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As the amount of published information continues to grow exponentially, it is important to think critically and evaluate your sources. Content is published by individuals, organizations, businesses, governments, and countries. Note that there is no automatic formal review of some published content. While the content on the Ithaca College Library's website and in our print, media, and online collections has been selected by professional librarians, other content may be published and/or posted on the Web by non-experts. The ability to evaluate the information you find is a key CRITICAL THINKING skill.
We recommend using the ACCORD METHOD (Agenda, Credentials, Citations, Oversight, Relevance, Date) to determine if information is appropriate for a research project.
ACCORD Checklist for evaluating resources. ACCORD CHECKLIST
Factors to consider in reviewing the Agenda of a resource:
- For whom was the information published (or website made) and why? Is it to inform, sell, entertain, or advance an opinion?
- For websites, is advertising included?
- Is the purpose of the information stated and clear?
- Are there personal, political, religious, or cultural biases presented?
Factors to consider in reviewing the Credentials of an author:
- Who is the author of the information?
- Are the author's credentials and affiliations listed?
- Is contact information provided for an individual author or an organization?
- What are the qualifications of the author or group that published the information?
- For websites, what is the domain name in the URL? For example: .com, .edu, .gov, .net, .mil, .org, or a personal website such as rachaelray.com
- Does an organization appear to sponsor the information?
Factors to consider in reviewing the Citations listed by a resource:
- Does the author cite the works of others?
- Are the sources listed in the bibliography or included links related to the focus of the research/purpose of the site?
- What kinds of sources are linked/listed?
- For online documents, are links still current, or have they become dead ends?
- Note: The quality of Web pages linked to an original Web page may vary; therefore, you must always evaluate each Web site independently.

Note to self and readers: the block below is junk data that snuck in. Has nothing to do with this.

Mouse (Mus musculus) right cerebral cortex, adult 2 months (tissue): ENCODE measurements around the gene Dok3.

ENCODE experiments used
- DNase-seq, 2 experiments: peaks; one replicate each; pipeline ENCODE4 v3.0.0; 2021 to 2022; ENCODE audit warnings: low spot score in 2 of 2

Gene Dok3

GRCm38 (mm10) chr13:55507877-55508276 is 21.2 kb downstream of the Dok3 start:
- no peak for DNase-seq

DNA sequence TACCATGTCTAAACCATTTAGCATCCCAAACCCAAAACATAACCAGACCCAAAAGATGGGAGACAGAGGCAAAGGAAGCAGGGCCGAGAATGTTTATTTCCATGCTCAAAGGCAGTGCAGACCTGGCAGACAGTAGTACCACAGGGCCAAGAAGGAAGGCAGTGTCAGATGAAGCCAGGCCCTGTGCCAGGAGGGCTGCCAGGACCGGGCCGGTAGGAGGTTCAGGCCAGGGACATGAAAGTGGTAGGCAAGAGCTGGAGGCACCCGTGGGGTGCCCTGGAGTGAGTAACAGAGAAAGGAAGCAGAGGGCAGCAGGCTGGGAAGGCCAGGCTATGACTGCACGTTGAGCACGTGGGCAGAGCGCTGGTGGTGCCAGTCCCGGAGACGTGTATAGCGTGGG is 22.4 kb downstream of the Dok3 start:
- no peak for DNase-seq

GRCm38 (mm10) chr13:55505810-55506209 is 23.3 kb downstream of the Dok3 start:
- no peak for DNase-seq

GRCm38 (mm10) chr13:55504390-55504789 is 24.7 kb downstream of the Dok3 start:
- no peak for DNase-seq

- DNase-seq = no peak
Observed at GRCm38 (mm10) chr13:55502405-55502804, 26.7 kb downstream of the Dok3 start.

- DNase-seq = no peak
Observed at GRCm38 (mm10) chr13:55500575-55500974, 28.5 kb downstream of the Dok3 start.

Factors to consider in reviewing the Oversight of a resource:
- Has the information been reviewed or refereed?
- Is the journal in which you found an article or the book published or sponsored by a professional scholarly society, professional association, or college/university academic department or scholarly press? (To verify, check the journal or publisher's website).
Factors to consider in reviewing the Relevance of a resource:
- Does the information relate to or answer your research question?
- Does the information meet the requirements of your assignment? (primary or secondary source? popular or scholarly source?)
- Is the information too technical or too basic for your needs? Is the intended audience for the material the expert or the non-expert?
- Is the information presented appropriate in terms of depth and breadth?
Factors to consider in reviewing the Date of a resource:
- When was the information published or last updated?
- Have newer articles been published on your topic?
- Are links or references to other sources up to date? Do the links work?
- Is your topic in an area that changes rapidly or will older sources work as well?
Check the bottom of a webpage for the publication date, copyright date, or date last updated information. The copyright information for physical materials is listed in the catalog record and/or the bibliographic information.
Which Search Tool When
Library Databases: Use to do focused subject searching and retrieve highly relevant sources for your research.
Worldcat: Use to find books that are available at libraries around the world.
Course Guides: Use for targeted research assistance - sources are customized for class asignments.
Subject Guides: Use to find the best databases and other information sources for academic majors and programs.
Google Scholar: Use to locate scholarly materials on a topic (in addition to those available via library databases and other resources).
eReference: Use to locate general background, definitions, statistical, biographical, and governmental information.
Web Search: Use to verify quick facts and general websites.